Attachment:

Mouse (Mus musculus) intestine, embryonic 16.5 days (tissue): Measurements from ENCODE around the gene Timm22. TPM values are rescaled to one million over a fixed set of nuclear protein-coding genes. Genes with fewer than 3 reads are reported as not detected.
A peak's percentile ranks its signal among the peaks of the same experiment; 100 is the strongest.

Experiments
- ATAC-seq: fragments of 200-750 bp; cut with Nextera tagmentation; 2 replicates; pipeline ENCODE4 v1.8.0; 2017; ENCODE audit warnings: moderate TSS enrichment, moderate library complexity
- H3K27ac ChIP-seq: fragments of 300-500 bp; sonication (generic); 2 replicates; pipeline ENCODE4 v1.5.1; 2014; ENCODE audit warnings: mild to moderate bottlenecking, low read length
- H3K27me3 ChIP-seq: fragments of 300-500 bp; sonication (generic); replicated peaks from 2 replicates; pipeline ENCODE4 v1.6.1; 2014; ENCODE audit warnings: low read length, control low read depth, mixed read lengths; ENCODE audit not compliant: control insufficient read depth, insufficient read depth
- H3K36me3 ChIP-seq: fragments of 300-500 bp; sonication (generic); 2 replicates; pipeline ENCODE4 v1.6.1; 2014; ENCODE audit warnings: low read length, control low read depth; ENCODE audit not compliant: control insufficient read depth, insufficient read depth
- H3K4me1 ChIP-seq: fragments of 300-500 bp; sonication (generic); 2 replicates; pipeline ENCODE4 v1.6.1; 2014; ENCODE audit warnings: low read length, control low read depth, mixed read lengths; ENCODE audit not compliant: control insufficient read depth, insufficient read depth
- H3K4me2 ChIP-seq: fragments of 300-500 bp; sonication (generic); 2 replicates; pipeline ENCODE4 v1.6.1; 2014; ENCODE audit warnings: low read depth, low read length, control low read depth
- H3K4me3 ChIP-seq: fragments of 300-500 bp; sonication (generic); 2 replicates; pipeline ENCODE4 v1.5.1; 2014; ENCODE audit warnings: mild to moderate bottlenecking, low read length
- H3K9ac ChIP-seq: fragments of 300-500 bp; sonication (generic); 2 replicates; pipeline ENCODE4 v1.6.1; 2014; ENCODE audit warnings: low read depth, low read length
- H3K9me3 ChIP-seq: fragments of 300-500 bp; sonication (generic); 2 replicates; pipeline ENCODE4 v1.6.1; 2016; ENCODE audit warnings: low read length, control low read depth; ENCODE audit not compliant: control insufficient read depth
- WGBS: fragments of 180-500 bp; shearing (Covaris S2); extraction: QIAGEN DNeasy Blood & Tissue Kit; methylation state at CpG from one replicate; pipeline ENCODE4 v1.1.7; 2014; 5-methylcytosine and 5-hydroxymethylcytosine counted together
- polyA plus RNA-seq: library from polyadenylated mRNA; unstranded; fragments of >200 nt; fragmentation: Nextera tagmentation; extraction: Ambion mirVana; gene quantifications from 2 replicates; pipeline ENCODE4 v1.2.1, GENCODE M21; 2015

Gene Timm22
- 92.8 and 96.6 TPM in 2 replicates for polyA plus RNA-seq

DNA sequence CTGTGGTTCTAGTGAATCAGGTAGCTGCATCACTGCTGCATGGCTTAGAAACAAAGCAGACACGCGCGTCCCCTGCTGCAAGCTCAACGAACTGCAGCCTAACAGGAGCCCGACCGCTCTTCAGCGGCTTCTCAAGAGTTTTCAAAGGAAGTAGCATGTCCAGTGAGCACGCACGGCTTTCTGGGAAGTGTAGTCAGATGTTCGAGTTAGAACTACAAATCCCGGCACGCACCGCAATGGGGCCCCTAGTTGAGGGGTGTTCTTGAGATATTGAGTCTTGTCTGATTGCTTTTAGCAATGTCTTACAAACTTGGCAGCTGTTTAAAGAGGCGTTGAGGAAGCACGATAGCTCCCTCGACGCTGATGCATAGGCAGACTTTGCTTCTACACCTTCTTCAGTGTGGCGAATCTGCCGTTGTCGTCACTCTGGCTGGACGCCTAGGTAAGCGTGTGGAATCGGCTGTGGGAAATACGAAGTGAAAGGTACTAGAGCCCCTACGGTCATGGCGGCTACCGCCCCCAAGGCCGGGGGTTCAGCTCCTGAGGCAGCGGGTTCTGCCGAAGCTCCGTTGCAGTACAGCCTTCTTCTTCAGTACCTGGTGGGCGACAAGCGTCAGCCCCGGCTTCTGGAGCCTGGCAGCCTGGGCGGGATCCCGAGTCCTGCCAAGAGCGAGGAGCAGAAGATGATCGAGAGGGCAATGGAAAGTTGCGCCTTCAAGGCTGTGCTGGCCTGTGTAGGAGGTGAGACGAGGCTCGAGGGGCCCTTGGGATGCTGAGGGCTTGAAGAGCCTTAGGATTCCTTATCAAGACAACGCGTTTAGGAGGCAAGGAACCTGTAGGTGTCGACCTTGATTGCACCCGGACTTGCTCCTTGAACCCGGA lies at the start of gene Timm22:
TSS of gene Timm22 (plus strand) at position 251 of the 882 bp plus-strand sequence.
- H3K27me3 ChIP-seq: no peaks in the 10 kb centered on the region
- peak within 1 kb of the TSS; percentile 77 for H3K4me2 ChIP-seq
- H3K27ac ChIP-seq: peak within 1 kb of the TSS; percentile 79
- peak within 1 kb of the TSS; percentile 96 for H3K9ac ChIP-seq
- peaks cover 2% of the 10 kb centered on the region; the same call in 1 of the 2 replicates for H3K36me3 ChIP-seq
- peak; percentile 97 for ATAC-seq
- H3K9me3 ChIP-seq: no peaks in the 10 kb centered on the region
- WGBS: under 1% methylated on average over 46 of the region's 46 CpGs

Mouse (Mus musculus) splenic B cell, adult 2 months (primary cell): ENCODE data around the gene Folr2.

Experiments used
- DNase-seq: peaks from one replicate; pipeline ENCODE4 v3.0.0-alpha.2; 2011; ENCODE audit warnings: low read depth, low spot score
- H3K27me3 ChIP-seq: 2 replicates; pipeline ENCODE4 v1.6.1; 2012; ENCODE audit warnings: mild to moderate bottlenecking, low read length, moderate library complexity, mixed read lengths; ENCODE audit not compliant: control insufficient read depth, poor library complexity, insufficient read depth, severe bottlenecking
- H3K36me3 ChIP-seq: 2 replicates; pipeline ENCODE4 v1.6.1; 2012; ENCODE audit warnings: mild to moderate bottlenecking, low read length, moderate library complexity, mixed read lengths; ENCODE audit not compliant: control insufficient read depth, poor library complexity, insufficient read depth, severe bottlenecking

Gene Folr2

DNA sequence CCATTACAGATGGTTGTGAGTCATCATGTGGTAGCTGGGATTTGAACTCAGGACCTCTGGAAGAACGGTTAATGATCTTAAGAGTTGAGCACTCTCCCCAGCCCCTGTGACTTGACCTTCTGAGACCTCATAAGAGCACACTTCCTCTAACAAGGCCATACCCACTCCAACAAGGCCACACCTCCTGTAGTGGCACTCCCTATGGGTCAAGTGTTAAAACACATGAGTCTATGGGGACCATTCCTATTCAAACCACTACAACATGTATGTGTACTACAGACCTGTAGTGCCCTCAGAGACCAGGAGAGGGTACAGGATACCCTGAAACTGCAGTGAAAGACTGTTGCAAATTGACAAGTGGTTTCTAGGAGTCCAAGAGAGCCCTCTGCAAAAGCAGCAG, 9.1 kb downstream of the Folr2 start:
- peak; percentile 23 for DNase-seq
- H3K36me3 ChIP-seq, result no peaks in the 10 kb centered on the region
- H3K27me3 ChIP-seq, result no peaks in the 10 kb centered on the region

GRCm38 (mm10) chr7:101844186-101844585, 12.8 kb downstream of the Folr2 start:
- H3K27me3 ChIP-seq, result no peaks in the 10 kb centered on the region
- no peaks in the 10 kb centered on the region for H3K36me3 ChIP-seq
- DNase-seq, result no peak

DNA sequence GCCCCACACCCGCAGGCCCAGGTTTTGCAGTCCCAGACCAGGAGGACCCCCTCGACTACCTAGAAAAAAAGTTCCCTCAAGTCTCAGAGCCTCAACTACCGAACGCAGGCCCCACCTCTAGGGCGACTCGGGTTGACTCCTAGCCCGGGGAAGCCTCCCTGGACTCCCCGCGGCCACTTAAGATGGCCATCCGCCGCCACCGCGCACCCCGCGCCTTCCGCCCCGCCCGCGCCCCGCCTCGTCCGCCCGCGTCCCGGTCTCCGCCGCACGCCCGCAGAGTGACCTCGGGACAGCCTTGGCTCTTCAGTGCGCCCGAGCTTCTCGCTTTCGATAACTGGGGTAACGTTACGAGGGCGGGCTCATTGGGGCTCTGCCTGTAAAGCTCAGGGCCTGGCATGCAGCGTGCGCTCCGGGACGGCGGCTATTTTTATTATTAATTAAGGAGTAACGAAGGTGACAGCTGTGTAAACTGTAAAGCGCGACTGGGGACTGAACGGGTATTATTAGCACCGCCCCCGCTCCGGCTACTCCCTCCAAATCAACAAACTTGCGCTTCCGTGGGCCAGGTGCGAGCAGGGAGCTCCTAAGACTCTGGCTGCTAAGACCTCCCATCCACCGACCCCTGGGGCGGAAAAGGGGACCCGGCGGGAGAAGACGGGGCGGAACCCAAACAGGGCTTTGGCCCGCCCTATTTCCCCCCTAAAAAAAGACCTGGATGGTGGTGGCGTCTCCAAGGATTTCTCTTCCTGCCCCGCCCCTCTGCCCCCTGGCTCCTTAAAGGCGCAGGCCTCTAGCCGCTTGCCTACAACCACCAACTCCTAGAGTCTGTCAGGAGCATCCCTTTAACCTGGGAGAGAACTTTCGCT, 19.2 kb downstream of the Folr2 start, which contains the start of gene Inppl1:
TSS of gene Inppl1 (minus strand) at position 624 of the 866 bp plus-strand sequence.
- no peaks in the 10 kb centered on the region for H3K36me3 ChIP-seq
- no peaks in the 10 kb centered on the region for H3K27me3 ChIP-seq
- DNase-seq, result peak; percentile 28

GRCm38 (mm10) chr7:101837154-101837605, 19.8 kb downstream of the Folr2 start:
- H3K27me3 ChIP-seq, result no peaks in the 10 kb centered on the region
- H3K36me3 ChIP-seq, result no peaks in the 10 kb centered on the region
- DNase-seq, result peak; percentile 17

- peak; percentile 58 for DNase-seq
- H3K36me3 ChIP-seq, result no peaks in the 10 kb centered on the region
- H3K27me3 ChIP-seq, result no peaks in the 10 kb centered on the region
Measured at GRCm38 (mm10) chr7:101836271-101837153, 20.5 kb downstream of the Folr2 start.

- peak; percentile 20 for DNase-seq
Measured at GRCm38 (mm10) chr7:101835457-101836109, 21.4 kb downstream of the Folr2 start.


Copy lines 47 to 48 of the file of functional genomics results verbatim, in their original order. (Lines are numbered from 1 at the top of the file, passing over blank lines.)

- H3K27me3 ChIP-seq, result no peaks in the 10 kb centered on the region
- H3K36me3 ChIP-seq, result no peaks in the 10 kb centered on the region